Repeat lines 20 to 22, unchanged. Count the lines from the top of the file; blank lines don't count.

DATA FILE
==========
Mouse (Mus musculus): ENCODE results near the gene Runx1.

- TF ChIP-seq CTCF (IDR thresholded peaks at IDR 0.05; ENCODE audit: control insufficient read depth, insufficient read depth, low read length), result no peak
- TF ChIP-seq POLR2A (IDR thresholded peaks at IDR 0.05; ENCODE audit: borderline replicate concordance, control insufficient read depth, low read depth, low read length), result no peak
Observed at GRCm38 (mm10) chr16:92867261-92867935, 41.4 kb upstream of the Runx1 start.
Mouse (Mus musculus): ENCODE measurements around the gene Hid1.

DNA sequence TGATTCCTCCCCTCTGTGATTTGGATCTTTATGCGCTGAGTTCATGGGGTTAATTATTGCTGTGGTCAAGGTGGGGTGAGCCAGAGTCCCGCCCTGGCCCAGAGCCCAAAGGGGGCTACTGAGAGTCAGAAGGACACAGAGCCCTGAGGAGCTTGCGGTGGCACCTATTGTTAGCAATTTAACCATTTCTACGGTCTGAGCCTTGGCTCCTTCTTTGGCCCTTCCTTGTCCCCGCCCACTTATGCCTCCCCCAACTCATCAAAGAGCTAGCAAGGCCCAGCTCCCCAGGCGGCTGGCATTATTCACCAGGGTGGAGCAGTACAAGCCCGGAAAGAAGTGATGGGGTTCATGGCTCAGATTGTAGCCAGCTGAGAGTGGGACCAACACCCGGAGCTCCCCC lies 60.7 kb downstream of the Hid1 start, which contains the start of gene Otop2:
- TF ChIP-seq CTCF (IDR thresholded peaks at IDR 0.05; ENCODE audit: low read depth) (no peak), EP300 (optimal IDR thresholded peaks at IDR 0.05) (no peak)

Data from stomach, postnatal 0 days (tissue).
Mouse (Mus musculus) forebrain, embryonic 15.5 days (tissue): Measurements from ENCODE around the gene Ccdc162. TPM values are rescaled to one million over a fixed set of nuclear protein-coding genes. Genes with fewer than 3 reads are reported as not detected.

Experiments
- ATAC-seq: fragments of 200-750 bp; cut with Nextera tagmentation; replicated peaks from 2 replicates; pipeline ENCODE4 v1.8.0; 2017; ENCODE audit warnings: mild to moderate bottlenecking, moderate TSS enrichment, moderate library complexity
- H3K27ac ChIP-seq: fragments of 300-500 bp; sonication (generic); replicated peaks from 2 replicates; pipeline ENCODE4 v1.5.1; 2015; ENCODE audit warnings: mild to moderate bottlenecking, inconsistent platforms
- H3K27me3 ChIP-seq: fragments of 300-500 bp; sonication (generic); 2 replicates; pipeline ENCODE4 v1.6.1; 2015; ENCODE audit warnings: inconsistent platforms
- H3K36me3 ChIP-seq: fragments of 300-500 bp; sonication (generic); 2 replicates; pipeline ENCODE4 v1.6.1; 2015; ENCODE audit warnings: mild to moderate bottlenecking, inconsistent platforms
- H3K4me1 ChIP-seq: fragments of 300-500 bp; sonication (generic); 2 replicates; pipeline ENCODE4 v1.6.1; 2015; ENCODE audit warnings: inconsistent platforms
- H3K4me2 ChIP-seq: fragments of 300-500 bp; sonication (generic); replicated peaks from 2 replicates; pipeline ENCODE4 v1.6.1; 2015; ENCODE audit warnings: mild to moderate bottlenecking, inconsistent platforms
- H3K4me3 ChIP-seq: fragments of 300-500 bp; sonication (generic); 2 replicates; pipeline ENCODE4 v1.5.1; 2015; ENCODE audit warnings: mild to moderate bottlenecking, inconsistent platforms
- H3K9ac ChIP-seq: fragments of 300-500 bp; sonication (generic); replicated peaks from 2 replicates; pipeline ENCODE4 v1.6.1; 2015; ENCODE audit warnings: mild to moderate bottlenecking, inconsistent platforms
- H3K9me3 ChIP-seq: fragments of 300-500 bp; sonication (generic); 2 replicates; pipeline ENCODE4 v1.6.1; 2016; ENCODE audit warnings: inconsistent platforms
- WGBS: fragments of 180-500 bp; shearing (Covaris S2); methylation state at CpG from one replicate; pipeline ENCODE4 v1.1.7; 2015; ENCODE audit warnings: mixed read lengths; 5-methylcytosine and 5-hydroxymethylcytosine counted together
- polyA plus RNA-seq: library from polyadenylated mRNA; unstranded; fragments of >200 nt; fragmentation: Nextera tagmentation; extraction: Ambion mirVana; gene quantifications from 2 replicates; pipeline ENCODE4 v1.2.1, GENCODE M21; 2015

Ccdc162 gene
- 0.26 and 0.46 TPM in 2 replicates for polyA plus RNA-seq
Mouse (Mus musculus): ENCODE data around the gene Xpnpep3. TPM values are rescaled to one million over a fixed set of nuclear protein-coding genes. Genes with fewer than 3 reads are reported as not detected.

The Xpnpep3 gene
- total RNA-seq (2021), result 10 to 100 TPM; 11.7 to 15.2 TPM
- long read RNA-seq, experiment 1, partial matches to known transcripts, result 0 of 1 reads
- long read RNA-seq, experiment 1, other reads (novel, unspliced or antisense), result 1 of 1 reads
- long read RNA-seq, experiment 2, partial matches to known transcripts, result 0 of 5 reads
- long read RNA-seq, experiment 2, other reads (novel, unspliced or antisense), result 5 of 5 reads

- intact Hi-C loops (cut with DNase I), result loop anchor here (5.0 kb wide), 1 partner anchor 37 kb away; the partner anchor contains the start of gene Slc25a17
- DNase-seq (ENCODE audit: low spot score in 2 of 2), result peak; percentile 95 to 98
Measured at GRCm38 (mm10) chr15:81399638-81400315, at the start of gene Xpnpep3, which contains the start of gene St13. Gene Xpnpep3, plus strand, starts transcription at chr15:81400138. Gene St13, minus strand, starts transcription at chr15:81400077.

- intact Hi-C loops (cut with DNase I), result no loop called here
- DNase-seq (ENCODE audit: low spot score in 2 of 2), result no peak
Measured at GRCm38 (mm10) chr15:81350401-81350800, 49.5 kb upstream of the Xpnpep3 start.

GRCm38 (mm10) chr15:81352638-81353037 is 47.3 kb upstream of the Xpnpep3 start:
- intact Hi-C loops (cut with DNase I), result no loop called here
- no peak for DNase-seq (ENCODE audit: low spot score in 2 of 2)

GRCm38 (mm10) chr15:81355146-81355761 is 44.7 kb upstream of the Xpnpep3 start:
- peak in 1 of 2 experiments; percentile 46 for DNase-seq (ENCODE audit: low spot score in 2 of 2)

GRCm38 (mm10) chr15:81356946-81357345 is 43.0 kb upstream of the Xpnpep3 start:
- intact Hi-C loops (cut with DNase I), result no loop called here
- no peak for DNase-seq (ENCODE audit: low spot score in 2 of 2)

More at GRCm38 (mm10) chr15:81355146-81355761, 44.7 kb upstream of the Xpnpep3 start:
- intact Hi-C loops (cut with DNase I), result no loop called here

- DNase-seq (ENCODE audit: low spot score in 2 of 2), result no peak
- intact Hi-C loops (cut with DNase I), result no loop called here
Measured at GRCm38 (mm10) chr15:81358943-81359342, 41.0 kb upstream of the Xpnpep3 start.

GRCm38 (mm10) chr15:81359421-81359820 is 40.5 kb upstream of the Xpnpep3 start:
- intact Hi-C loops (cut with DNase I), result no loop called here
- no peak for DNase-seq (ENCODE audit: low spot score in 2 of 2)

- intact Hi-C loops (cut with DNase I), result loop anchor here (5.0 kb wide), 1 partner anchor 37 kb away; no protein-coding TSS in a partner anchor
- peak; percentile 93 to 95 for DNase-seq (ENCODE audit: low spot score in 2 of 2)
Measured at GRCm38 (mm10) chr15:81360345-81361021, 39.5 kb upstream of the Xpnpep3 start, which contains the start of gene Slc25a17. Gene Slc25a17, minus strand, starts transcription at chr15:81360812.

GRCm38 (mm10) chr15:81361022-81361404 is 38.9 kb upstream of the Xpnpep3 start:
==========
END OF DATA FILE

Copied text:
- WGBS: fragments of 180-500 bp; shearing (Covaris S2); methylation state at CpG from one replicate; pipeline ENCODE4 v1.1.7; 2015; ENCODE audit warnings: mixed read lengths; 5-methylcytosine and 5-hydroxymethylcytosine counted together
- polyA plus RNA-seq: library from polyadenylated mRNA; unstranded; fragments of >200 nt; fragmentation: Nextera tagmentation; extraction: Ambion mirVana; gene quantifications from 2 replicates; pipeline ENCODE4 v1.2.1, GENCODE M21; 2015

Ccdc162 gene